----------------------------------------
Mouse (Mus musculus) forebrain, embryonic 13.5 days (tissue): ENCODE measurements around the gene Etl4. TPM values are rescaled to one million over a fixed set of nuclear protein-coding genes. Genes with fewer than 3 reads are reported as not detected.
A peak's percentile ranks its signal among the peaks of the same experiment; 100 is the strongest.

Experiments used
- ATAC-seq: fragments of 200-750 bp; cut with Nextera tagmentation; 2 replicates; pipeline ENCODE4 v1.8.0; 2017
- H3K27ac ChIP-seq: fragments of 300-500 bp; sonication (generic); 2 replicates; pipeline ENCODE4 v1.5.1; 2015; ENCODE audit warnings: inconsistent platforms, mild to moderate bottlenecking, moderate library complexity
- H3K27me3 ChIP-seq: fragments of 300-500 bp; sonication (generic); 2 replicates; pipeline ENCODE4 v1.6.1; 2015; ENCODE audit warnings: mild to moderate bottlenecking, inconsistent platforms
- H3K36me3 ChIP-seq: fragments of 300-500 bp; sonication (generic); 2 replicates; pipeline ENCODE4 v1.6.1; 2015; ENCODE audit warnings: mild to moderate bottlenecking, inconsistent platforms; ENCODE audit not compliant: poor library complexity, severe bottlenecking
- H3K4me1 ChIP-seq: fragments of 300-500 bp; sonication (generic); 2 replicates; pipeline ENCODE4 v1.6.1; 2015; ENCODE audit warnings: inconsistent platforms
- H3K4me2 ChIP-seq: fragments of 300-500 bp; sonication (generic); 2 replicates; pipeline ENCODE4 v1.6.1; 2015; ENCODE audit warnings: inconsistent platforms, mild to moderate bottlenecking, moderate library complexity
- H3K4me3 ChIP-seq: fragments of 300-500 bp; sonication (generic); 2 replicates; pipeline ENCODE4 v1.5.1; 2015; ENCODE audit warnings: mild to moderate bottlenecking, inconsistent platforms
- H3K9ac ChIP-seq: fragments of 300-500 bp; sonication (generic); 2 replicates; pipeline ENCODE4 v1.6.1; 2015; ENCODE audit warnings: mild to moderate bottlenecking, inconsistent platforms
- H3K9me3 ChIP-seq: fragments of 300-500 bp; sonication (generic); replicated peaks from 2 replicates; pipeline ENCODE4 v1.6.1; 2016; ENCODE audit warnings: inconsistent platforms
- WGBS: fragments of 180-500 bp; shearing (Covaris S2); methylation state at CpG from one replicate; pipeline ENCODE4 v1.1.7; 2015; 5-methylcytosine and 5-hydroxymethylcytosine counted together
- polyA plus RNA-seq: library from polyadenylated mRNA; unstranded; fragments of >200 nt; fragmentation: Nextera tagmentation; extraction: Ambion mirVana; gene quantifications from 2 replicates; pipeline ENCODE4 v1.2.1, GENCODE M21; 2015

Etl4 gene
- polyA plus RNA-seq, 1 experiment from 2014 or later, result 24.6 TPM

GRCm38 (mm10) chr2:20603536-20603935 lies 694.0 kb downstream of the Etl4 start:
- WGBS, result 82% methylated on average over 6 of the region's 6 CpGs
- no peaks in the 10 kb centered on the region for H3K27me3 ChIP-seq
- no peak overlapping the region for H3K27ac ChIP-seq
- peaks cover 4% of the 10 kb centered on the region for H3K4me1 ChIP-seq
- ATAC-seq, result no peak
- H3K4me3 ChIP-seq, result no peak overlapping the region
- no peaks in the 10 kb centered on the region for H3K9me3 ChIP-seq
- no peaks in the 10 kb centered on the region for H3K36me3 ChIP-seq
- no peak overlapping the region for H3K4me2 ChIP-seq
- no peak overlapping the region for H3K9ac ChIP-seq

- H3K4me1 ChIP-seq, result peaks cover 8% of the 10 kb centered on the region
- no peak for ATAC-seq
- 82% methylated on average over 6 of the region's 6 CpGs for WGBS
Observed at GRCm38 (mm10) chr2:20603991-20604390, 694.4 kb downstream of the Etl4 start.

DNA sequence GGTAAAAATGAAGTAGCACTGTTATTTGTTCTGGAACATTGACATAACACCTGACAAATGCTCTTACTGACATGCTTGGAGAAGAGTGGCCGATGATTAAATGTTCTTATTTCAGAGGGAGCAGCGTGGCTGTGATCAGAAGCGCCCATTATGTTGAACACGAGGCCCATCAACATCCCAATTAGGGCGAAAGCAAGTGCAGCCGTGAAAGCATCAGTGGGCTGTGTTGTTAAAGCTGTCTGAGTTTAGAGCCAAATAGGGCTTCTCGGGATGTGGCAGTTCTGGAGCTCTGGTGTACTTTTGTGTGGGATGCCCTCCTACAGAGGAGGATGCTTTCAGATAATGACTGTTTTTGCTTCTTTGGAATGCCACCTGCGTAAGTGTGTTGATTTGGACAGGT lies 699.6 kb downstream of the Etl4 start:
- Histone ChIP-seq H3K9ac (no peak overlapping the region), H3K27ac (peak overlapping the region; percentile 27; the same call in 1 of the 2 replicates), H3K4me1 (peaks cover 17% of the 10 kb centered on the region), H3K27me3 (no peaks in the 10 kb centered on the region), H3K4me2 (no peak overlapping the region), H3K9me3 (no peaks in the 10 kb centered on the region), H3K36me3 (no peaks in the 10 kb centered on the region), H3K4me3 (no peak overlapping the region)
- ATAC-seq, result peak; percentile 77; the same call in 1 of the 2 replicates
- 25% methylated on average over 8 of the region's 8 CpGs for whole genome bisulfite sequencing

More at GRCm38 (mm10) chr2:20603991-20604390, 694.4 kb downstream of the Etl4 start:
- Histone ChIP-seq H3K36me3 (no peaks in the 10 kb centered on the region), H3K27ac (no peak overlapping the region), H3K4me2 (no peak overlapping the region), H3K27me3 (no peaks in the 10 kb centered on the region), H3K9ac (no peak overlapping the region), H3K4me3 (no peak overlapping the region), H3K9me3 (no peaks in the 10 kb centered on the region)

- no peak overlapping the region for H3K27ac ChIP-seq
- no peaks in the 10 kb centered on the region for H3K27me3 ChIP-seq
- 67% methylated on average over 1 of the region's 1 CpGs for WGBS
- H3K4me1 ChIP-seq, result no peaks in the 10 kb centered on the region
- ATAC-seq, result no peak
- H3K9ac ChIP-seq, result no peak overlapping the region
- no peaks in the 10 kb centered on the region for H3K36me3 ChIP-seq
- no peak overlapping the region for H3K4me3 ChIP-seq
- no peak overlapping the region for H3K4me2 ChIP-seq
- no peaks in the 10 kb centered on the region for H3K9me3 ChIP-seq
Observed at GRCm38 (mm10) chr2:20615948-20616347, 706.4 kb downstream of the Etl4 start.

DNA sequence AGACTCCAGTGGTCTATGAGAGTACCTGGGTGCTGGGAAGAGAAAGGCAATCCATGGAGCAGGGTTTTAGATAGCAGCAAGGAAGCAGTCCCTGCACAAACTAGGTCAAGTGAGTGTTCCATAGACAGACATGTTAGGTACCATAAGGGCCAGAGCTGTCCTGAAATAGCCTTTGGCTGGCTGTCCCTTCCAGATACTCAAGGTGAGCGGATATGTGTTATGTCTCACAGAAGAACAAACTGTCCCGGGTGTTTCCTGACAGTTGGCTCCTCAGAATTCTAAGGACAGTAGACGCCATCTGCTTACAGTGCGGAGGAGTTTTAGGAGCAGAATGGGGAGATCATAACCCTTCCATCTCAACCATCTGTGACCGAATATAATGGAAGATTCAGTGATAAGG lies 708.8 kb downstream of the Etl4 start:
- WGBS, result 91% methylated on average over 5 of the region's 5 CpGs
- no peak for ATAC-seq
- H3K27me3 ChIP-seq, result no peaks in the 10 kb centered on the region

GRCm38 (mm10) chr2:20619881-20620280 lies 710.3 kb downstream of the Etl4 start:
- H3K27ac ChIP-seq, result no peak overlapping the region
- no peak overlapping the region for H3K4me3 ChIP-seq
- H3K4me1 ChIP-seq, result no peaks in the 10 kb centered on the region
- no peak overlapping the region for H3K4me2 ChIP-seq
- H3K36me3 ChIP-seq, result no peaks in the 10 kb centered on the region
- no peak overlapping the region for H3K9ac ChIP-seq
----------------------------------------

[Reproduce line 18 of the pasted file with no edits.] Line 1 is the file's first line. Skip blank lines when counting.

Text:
- WGBS, result 82% methylated on average over 6 of the region's 6 CpGs